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Bill Gates: Internet censorship just won't work

Bill Gates: Internet censorship just won't work

Bill Gates says that business forces will end censorship on the Internet.

Efforts by countries like China to restrict the exchange of information on the Internet are ultimately doomed to failure, Microsoft Chairman Bill Gates told an audience of Stanford University students Tuesday.

"I don't see any risk in the world at large that someone will restrict free content flow on the Internet," he said. "You cannot control the Internet."

China has grappled with the issue of Internet censorship in recent years and Microsoft, along with several other U.S. companies, has come under fire for aiding in this effort. In late 2005, Microsoft shut down the blog of journalist Zhao Jing, also known as Michael Anti, when he blogged about a newspaper strike in the country.

In the long run, however, free speech will win out, Gates said.

That's because of business requirements. Restrictions on free speech will curtail business activity and so commercial forces will work against censorship, Gates said. "If your country wants to have a developed economy... you basically have to open up the Internet," he said.

Gates made the comments following a talk on "Software, Innovation, Entrepreneurship and Giving Back," which focused mainly on his two favorite topics: the future of technology and the philanthropic goals he has set for himself following his retirement from day to day work at the company he founded in 1975.

Microsoft's founder will step down from his daily work at the company entirely in July, but he has set some big follow-up goals for himself: including the fight against HIV/AIDS and a campaign to eradicate polio and malaria.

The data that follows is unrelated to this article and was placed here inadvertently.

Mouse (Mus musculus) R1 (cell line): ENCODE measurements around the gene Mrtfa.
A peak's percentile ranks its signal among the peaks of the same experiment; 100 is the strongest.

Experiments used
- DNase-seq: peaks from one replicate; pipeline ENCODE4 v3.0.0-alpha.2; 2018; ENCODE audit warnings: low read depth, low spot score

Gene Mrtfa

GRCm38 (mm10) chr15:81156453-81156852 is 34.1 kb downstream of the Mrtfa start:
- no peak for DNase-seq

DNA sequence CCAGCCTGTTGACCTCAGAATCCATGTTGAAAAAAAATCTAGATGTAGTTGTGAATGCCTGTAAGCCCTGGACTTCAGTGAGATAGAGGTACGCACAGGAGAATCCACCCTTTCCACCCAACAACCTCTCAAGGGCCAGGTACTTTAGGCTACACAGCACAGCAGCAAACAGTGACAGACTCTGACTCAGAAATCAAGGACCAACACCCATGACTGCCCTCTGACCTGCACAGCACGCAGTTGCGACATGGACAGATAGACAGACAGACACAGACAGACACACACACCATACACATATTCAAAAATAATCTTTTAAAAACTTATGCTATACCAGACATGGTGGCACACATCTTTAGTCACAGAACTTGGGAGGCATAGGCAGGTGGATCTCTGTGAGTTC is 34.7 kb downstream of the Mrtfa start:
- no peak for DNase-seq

Another ambition is to find new ways to drive innovation that will benefit the world's poorest countries.

This is a major problem, Gates said. Today, with millions still dying from malaria, 90 percent of the world's medical research relates to conditions that occur in the world's richest countries. "Consider how much money should be spent on baldness versus malaria," he said.

Fifty times the amount spent on researching malaria goes to finding a cure for baldness, he said.

"We have this disparity where, as great as our system is, if there's not a market need, it doesn't drive innovation."

Gates would like to see that change.

"One of the things I'll be spending time on is reaching out to both universities and companies and encouraging them to get more involved in this," he said.

The 52 year-old Gates seemed apprehensive about his upcoming career as a philanthropist. Stepping down from Microsoft "could be traumatic for me," he said. "I was 17 years old when I started working full-time on Microsoft and I've done it basically every day of work since then. So who knows what it will be like to make the change."


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